‘Breath-taking’ archaeological finds in Norfolk
- Credit: Archant
'Breath-taking' archaeological discoveries in Norfolk over the past 12 months mean the county can hold its own against the likes of Stonehenge and Sutton Hoo when it comes to heritage, according to experts.
A new report has revealed how Norfolk had the highest number of recorded archaeological finds and treasure cases in the country in 2014/15.
There were more than 15,000 recorded finds and 119 cases of Treasure Trove, with many of the discoveries deemed to be of regional. national and even international significance.
Among the stunning finds was an Anglo-Saxon burial in South Norfolk, which has been hailed as potentially altering understanding of Norfolk in the 7th century.
Archaeologists say the detail of the finds, including a pendant, bronze bowl. pot and a knife, is remarkable. They believe the woman who was buried there was extremely wealth and may even have been royalty.
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Another major project saw the dating of the second Bronze Age circle at Holme Beach - the so-called big sister of Seahenge.
The tree ring dating showed the timbers used to build that circle were felled in 2049BC, exactly the same time as those used to build Seahenge.
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David Gurney, the county council's historic environment manager, who leads the Historic Environment Service, said: 'The last year was marked by some major achievements and some breath-taking discoveries, and heritage services are adapting and being redesigned to provide the best possible service for the people of Norfolk, to promote growth and jobs and to encourage heritage tourism.
'If I had to pick out just two highlights from last year, the first would have to be the discovery of the Saxon burial in South Norfolk.
'This is still being worked on, but there's little doubt that this burial, dating to around AD 640, was a woman who, if she wasn't herself a member of an Anglo-Saxon royal family, would have known royalty and probably those who lived and were buried at Sutton Hoo. It's a remarkable find, and the full story has yet to be told.
'Secondly, our project to date the timber circles on Holme beach discovered that the second circle was built in the spring or summer of 2049BC and that's exactly the same time as the first circle or Seahenge. That's unique in British prehistory and attracted international interest.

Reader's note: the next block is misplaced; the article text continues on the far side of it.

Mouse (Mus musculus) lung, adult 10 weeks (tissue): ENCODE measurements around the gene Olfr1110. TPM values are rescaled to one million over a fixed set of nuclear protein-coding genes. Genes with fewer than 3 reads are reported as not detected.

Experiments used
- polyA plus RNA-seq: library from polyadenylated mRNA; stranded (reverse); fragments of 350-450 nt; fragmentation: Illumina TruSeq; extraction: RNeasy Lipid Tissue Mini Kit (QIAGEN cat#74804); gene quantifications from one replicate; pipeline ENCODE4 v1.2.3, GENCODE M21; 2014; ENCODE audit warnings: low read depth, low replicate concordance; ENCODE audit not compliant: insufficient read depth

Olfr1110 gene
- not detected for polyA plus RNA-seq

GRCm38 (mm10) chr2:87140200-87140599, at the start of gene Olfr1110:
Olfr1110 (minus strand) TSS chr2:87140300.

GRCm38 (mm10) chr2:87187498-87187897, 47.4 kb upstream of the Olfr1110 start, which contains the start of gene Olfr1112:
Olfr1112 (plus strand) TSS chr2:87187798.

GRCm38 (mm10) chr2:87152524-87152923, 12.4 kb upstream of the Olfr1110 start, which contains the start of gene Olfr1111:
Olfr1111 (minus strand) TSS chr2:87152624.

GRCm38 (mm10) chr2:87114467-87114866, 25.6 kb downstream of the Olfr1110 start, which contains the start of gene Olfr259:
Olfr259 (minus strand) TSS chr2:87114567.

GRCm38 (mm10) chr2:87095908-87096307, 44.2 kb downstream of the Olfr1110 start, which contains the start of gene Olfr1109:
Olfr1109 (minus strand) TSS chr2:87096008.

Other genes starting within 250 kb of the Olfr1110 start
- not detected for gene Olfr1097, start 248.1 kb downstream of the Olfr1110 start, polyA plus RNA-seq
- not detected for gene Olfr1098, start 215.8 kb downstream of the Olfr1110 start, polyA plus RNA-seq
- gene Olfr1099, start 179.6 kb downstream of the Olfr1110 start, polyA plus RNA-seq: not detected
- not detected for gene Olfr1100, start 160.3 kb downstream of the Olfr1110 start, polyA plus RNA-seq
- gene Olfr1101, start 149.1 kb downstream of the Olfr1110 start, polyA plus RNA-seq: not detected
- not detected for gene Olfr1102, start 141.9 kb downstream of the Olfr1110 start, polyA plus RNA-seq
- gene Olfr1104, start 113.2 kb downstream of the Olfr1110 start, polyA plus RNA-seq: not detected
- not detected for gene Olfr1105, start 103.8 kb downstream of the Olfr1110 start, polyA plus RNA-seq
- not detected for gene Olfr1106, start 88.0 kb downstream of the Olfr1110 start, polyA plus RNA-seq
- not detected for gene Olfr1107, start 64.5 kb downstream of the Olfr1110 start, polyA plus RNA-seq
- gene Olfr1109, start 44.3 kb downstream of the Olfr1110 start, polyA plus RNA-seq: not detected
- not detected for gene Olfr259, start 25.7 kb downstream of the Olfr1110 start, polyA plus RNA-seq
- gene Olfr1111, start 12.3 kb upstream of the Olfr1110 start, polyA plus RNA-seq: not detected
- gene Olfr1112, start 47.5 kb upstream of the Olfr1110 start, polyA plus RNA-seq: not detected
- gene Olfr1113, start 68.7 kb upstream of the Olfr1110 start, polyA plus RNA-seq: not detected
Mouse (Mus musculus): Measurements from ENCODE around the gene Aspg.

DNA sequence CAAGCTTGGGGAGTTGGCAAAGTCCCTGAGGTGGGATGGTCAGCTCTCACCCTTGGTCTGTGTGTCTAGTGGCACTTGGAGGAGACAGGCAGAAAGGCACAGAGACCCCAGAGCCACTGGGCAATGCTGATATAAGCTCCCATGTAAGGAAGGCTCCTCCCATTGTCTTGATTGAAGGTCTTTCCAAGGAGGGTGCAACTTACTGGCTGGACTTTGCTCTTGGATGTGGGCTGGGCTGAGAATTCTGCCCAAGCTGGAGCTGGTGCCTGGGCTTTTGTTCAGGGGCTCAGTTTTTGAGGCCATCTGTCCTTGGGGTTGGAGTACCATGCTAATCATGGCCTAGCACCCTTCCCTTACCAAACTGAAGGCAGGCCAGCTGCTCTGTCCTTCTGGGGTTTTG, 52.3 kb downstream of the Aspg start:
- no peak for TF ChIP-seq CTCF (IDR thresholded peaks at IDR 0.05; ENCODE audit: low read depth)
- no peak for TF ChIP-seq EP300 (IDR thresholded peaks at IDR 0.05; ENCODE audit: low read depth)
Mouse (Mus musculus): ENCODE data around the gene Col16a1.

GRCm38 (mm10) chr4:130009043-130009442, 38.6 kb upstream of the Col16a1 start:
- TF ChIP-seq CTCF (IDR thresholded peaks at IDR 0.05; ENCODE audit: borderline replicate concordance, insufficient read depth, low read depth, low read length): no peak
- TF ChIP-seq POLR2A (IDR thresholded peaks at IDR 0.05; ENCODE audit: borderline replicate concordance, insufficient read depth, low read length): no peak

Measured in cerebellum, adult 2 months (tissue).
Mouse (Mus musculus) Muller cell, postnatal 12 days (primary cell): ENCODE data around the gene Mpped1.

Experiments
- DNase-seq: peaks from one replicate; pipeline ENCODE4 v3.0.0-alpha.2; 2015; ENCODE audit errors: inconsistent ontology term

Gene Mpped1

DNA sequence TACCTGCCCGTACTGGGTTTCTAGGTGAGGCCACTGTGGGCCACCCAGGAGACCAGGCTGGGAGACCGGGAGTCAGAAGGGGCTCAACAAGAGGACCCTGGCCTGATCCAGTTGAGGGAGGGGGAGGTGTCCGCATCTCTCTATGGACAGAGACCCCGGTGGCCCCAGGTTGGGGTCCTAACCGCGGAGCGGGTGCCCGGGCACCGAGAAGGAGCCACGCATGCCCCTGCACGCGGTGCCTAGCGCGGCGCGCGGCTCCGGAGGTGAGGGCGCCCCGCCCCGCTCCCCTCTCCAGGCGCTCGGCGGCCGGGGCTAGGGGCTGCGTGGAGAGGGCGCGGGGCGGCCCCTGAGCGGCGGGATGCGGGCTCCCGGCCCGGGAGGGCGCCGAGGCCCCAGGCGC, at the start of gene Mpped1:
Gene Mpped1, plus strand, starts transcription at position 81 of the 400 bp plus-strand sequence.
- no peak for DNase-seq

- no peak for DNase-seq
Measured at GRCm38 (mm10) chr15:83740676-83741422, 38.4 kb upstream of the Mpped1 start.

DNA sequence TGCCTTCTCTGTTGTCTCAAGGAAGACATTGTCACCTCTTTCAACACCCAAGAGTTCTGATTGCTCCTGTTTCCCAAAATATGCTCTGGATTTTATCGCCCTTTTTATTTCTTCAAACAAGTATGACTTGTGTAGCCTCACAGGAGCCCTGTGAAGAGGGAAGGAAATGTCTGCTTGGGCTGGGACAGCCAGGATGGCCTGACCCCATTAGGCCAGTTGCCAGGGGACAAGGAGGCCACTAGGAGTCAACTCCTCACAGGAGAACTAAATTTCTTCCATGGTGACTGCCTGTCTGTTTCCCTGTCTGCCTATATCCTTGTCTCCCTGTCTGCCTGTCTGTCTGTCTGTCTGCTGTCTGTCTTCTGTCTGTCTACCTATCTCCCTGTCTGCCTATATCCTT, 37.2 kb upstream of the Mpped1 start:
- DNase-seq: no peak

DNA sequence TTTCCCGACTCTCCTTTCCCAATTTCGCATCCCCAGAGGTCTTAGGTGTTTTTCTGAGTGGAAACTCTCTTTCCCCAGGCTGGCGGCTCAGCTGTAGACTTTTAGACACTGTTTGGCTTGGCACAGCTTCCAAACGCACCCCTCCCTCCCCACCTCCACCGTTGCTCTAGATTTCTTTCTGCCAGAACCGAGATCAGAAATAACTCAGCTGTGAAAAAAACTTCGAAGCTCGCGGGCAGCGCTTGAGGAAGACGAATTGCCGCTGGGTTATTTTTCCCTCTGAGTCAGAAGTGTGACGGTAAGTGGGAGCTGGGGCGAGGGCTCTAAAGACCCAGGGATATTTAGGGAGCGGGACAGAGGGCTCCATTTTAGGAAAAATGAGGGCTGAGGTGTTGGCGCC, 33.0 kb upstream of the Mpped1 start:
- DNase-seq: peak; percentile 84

'Discoveries such as these put Norfolk's heritage right up there with Sutton Hoo and Stonehenge, and make the county a great place to live in, work in and visit.'
The service secured around £300,000 of grants over the past 12 months, and Mr Gurney said there were a number of important projects taking place or in the pipeline.
He said: 'We've got some very significant externally-funded heritage projects taking place or on the horizon, including the Brecks, the Norfolk Broads, Thetford Forest, aerial photographs, former RAF Coltishall (Scottow Enterprise Park) and the mills at Billingford, near Scole and Stracey Arms on the Acle Straight.
'Much of what we do is focused on planning and the Norfolk Historic Environment Record, but last year we also recorded more than 15,000 finds and involved nearly 6,000 people in around 150 heritage events and activities.
'It's been proved that people who get involved in heritage are happier as a result, and that's good for physical and mental health and well-being.'
Of the 15,207 objects recorded, they ranged from Roman or medieval pot sherds to what archaeolgists described as 'the truly spectacular and internationally significant' - such as the ceremonial copper alloy dirk found at Rudham.
Dating from the Middle Bronze Age (c1500-1350BC), the object was reported more than a decade after it was found and had been used as a doorstep.
The owner was on the verge of throwing it away when a friend suggested he should take it to be identified, where its importance was recognised.
It weighs almost two kilograms and at approximately 68cms long it is about three times the size of a normal Bronze Age dirk. It would have been impractical as a weapon, so was almost certainly used in rituals as some sort of religious symbol or ceremonial object.
A cross-border project saw Norfolk's team of air photo interpreters investigate a 118 square kilometre area of east Suffolk, covering Lothingland, Greater Lowestoft and the northernmost part of the Suffolk Coast and Heaths Area of Outstanding Natural Beauty.
The project mapped and described nearly 600 archaeological sites, the vast majority of which (up to 78pc) were new discoveries. The sites ranged in date from prehistory to the Second World War.
Since 2013, a total of 24,046 objects spanning all periods of history have been identified and recorded by the Suffolk Finds Recording Team.
Recent star finds include a complete Late Iron Age (2000 year ago) linch pin, used to hold in place a chariot wheel on its axle.
This remarkably unusual object was found in north east Suffolk, the kingdom of the Iron Age tribe of the Iceni, famously led by Boudica.
• Have you made an archaeological discovery? Call reporter Dan Grimmer on 01603 772375 or email firstname.lastname@example.org